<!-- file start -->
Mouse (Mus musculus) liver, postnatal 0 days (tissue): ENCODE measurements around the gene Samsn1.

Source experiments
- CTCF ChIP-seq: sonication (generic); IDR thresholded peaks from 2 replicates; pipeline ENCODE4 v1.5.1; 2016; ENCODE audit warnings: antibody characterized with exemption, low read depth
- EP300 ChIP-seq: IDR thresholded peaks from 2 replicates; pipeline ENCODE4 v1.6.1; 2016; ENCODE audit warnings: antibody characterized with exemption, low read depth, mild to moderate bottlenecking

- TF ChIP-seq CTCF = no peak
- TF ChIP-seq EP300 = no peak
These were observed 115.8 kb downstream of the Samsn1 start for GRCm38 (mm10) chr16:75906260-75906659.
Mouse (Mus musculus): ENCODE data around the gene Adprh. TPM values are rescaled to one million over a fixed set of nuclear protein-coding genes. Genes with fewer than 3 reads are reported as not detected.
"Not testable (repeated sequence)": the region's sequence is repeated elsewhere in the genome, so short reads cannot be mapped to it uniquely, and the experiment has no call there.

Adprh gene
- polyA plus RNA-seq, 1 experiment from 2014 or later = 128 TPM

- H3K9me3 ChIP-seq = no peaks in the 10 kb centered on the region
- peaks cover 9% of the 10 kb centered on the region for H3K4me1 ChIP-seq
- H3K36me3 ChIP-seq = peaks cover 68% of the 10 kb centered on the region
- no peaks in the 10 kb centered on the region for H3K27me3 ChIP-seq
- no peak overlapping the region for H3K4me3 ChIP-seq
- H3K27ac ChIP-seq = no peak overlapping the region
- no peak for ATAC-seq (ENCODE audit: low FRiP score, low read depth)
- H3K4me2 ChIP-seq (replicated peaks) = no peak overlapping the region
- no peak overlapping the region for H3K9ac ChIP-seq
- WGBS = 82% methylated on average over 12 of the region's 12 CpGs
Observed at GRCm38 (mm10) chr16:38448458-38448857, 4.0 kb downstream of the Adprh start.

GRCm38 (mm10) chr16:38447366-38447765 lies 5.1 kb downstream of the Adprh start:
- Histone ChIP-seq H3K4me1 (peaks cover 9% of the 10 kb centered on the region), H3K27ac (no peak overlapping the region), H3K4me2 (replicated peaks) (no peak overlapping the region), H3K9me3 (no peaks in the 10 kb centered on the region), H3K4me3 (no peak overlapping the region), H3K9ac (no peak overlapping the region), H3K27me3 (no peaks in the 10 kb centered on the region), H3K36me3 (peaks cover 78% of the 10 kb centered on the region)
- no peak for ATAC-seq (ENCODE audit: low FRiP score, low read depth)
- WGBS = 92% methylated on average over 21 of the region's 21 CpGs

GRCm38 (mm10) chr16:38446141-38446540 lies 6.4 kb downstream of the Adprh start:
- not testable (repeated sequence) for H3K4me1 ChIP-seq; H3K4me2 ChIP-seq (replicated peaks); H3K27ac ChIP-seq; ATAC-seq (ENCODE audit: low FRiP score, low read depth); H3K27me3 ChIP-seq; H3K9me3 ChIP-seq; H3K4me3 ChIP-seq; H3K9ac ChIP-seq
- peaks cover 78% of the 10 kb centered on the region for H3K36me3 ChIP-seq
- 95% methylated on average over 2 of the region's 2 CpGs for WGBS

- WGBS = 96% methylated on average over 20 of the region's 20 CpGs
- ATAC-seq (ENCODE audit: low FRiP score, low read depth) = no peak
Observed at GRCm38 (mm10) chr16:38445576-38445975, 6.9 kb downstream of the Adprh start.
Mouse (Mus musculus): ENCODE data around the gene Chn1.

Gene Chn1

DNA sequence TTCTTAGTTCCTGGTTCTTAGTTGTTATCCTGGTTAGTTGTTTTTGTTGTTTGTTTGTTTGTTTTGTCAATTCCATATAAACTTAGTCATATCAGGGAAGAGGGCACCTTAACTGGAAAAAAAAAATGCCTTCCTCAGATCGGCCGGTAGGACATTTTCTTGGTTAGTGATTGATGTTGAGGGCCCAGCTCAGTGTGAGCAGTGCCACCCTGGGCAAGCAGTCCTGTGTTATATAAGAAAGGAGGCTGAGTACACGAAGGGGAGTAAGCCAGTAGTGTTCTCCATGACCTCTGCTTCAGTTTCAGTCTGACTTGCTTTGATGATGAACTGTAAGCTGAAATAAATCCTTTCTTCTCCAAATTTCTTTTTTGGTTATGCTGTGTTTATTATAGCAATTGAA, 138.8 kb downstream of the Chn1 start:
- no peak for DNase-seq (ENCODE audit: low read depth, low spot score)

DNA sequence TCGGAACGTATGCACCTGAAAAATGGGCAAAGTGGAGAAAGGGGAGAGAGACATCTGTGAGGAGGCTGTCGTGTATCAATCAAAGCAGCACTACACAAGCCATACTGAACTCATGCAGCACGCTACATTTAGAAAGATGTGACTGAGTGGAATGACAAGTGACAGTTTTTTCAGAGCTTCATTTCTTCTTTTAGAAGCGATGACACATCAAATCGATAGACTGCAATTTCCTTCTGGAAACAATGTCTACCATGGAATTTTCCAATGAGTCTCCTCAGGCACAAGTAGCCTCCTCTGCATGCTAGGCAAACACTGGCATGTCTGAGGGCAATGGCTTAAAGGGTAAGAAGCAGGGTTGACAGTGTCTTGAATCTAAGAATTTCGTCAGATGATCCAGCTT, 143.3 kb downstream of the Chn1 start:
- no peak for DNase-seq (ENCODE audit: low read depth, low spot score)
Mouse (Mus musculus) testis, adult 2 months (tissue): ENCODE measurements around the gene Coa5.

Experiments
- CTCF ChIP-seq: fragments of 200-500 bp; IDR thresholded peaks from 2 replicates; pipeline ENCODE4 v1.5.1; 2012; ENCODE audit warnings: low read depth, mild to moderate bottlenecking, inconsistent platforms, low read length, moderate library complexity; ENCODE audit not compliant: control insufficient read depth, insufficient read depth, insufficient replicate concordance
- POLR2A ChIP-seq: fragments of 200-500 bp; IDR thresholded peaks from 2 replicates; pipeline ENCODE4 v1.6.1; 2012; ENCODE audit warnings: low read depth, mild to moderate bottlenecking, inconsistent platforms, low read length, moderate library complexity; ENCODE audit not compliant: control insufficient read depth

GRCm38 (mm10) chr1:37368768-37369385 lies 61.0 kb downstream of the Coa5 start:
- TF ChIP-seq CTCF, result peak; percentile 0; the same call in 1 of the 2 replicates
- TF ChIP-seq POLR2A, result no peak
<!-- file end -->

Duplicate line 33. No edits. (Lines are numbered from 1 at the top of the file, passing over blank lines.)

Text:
Observed at GRCm38 (mm10) chr16:38445576-38445975, 6.9 kb downstream of the Adprh start.